and jim pinkerton with the best location of the day in sunny, miami, florida. good to see you. >> good to be with you. >> joe, i have to start with you. white house press secretary jay carney doubled down on this and said also this week, those stories, a lot of them turned out not to be true. is that a winning argument for the democrats? because there are millions of people waiting to tell their stories and they're not flattering. >> well, i think what -- what reed was talking about, i think, and what jay carney were talking about is a lot of the ads that were being played. most of them made for americans by process tearty to have a ton of problems with the stories they are telling. they did this thing where they showed people receiving cancellations on their policies. it turned out those were paid actors pretending that their policies had been canceled. one woman who said her premiums had gone up, back checkers gave that one pinocchio because her premiums have gone down. there's tons of problems with the ads being run out there across the country. >> that aside, harry reid did not, to
'll have more on what organizing for action chief jim messina has now told his team. >>> good morning from washington. it's tuesday, march 4th, 2014. this is "the daily rundown." >>> first reads of the morning, russian president vladimir putin went before the media this morning to defend his country's actions in the wake of the ukrainian revolution, arguing that it amounted to a coup that demanded a russian response. he he told reporters he would use force in ukraine only as a last resort, he claimed. but he said he reserves the right to do so. putin also said further military action would be justified because the ousted president, victor yanukovych has requested it. he said anything russia does would be to protect the citizens of ukraine. and he even told reporters that the soldiers currently in crimea, they're not russian soldiers at all. he called them local forces. now, responding to the united states, the russian leader shrugged off threats of diplomatic or economic punishments. meanwhile, president obama said monday that russia has a choice. >> over time, this will be a costly propos
at this hour. elise labott joins us and michael holmes and our chief national security correspondent, jim sciutto, joins us from washington. >>> first, elise, i want to speak with you. i understand john kerry has already had a brief meeting with the russian foreign minister, sergei lavrov. they have had a somewhat decent relationship in the past. they are set to have a one-on-one meeting any minute now. what's the realistic goal of this meeting? >> reporter: the goal, john, is really to get russian prime minister, lavrov, to sit down with the ukrainian foreign minister. that minister flew on secretary kerry's plane last night with us from kiev to paris. he says he is really eager to sit down with the russian foreign minister. that's what all this diplomacy is about today, trying to give russia that diplomatic off ramp. they want russia and ukraine to sit down, have a dialogue along with the u.s., u.k., france, germany, members of the international community with an interest. they want to get monitors on the ground in ukraine acknowledging that russia does have these concerns in ukraine, p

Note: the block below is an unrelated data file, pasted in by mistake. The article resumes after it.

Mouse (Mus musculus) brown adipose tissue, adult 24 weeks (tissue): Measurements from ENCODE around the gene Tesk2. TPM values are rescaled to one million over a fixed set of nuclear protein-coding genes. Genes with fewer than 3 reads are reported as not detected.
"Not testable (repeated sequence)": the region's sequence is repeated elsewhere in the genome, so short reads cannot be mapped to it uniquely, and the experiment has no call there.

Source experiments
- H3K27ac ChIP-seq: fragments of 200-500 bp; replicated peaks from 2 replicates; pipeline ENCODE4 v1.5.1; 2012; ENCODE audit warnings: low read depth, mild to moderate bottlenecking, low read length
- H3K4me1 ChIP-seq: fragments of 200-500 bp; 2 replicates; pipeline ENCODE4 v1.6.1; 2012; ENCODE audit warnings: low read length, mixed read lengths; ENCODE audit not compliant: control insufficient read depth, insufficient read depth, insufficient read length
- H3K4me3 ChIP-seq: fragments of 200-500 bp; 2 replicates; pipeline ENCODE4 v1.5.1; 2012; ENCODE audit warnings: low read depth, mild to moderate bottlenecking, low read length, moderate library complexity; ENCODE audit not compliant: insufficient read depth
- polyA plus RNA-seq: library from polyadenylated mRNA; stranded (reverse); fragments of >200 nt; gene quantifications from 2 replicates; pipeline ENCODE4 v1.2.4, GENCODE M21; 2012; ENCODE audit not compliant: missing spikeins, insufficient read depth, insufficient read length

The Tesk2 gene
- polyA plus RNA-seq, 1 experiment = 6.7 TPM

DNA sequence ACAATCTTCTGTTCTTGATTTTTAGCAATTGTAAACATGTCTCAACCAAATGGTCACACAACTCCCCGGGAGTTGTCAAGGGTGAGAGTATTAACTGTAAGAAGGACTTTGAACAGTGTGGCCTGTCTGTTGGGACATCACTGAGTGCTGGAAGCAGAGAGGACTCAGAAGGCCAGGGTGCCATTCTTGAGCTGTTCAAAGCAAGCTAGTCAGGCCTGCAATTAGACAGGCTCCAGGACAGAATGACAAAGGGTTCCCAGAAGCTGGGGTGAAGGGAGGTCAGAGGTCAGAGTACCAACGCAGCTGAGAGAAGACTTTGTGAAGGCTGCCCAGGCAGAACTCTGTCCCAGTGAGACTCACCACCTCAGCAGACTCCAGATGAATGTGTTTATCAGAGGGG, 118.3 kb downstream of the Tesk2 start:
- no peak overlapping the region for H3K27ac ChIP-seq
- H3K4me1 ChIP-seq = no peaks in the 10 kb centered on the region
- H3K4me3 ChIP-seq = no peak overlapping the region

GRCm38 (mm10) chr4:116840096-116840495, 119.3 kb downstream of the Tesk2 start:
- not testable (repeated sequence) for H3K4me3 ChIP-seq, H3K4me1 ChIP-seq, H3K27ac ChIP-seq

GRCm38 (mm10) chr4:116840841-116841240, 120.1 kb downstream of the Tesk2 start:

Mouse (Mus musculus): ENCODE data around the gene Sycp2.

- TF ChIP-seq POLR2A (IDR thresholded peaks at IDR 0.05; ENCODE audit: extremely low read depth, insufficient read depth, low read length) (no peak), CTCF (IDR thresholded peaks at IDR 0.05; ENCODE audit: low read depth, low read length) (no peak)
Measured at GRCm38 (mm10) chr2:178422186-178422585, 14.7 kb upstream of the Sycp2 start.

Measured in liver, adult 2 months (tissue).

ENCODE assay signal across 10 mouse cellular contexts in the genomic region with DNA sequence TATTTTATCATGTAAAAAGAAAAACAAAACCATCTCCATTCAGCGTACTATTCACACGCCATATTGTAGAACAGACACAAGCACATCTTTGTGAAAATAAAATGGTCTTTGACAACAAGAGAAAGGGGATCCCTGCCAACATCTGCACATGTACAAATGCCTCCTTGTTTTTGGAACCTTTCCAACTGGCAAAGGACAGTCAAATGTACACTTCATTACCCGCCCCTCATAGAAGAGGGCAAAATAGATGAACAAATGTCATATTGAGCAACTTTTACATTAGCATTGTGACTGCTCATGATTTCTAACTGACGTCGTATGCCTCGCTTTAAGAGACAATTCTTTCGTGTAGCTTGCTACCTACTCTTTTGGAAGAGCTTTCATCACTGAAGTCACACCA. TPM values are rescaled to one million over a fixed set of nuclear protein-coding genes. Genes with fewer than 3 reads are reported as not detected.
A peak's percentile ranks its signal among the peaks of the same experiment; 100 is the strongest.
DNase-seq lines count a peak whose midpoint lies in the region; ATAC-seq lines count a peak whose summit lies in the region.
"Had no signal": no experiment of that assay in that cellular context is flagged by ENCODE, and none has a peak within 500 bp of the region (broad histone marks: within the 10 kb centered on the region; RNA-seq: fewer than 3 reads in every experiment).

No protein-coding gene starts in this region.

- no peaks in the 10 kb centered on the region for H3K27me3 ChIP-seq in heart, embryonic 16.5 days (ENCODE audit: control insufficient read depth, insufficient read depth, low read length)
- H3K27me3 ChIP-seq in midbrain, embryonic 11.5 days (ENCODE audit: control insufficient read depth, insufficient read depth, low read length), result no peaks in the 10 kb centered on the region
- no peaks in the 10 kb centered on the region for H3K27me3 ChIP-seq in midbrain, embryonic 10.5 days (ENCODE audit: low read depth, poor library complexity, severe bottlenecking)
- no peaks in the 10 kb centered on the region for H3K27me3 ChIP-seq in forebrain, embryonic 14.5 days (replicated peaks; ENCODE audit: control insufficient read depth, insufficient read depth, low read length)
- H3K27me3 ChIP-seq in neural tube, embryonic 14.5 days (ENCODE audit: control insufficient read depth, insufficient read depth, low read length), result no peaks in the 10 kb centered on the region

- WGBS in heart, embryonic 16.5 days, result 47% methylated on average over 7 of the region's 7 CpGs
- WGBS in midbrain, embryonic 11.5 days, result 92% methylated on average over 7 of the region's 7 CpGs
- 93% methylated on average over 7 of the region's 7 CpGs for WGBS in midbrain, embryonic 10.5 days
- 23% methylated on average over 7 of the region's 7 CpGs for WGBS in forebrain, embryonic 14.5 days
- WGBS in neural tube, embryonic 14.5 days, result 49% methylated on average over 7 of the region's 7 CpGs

vicious war is captured in a single picture. we have the story behind the image. and jim axelrod burros under ground to discover people who just love a long, hard, winter. >> reporter: you may be one of the few people in america who has loved this winter. >> yeah, there ain't too many out there. captioning sponsored by cbs this is the "cbs evening news" with scott pelley. >> pelley: good evening. rarely has an impending decision by a state governor gotten so much national attention. tonight, arizona's jan brewer's under tremendous pressure from all over america from those who want her to veto a controversial bill and those who want her to sign it. the billed would, allow a business to deny service to someone on religious grounds. supporters say it's about religious freedom. opponents say it's about discriminating against gays and lesbians and others as well. carter evans is in phoenix, where the governor's been meeting with both sides in this debate. >> reporter: governor jan brewer's office was swamped with more than 20,000 calls and e-mails trying to sway her decision on senate bill 1
. >> the world's most vicious war is captured in a single picture. we have the story behind the image. and jim axelrod burrows underground to discover people who just love a long, hard winter. >> you may be one of a few people in america who has loved this winter. >> yeah, there ain't too many out there. captioning sponsored by cbs this is the "cbs evening news" with scott pelley. >> pelley: good evening, this is our western edition and there is breaking news in the west where arizona governor jan brewer has been under tremendous pressure over a controversial bill. the bill would allow businesses to deny service to someone on religious grounds. supporters say it's about religious freedom, opponents say it's really about discrimination against gays and lesbians and others as well. carter evans is in phoenix where the governor has just spoken. >> reporter: scott, there were cheers from the crowd here tonight as governor brewer announced that she will veto senate bill 1062. her decision puts an end to a debate here in arizona that had become a national controversy. >> i have not heard one example